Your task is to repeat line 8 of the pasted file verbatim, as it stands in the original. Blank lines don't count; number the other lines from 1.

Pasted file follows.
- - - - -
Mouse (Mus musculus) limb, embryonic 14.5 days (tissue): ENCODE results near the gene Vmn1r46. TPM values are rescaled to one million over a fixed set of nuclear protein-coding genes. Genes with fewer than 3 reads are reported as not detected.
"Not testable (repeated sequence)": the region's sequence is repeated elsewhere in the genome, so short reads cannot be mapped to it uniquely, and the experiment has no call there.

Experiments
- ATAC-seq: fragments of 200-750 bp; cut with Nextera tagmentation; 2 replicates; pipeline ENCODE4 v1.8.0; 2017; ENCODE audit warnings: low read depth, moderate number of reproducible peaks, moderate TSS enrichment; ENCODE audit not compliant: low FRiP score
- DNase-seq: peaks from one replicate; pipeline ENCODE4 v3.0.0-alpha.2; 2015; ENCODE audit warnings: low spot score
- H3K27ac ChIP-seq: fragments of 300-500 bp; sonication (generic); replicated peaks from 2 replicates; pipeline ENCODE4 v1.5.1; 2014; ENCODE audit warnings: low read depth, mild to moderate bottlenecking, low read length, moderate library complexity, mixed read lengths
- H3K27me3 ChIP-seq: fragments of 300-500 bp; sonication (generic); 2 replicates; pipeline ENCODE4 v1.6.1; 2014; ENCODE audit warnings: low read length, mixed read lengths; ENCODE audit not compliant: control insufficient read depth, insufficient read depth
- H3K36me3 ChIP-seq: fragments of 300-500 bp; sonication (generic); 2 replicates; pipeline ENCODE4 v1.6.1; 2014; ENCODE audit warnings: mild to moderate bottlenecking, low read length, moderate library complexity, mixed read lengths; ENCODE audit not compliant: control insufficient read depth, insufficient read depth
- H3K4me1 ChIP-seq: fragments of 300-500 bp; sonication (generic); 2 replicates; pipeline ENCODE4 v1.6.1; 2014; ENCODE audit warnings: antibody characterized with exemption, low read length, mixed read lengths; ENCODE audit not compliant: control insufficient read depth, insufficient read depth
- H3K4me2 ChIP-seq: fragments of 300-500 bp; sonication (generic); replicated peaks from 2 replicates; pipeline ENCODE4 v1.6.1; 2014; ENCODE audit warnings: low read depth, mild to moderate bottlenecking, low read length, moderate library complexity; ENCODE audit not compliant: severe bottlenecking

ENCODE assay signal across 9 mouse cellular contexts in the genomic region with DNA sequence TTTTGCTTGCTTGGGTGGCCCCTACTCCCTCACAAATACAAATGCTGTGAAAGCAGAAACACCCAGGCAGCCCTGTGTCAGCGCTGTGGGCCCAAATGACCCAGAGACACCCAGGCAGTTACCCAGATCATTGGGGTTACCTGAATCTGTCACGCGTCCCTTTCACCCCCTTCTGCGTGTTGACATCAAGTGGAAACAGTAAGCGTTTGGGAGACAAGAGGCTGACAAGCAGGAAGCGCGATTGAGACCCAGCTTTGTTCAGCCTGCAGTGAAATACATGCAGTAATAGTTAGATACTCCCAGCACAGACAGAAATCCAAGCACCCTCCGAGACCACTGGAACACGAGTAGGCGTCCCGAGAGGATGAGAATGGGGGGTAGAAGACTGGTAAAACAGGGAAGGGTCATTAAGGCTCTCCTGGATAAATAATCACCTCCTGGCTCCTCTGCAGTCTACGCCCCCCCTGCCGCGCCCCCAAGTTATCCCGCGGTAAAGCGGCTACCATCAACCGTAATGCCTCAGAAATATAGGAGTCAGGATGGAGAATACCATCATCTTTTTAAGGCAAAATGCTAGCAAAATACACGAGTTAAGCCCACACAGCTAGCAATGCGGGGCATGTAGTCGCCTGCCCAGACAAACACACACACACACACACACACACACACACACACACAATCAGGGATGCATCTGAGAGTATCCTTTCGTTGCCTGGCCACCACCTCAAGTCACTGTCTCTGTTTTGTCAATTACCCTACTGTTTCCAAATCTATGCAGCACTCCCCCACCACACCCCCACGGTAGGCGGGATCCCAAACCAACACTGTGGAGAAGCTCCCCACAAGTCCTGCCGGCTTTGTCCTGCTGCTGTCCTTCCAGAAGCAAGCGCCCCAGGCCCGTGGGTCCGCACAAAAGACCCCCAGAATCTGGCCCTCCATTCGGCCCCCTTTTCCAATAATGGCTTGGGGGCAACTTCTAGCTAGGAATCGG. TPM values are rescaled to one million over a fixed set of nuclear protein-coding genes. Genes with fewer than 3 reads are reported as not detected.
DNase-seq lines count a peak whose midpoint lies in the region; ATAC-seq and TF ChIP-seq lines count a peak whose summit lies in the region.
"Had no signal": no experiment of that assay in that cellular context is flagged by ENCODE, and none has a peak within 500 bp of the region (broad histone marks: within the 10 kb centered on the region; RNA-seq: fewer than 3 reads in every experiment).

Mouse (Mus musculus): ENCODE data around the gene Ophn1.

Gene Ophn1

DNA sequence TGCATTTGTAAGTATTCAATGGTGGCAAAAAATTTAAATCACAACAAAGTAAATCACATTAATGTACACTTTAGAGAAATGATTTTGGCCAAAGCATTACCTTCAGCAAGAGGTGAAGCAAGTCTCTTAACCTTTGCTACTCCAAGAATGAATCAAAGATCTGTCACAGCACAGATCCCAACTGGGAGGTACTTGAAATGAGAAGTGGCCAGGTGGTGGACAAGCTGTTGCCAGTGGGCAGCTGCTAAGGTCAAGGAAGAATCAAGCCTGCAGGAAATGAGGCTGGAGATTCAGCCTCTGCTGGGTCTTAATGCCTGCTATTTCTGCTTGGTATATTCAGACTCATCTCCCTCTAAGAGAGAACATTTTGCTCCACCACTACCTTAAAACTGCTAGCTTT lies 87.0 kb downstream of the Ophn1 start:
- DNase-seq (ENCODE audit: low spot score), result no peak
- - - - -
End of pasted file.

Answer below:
- H3K36me3 ChIP-seq: fragments of 300-500 bp; sonication (generic); 2 replicates; pipeline ENCODE4 v1.6.1; 2014; ENCODE audit warnings: mild to moderate bottlenecking, low read length, moderate library complexity, mixed read lengths; ENCODE audit not compliant: control insufficient read depth, insufficient read depth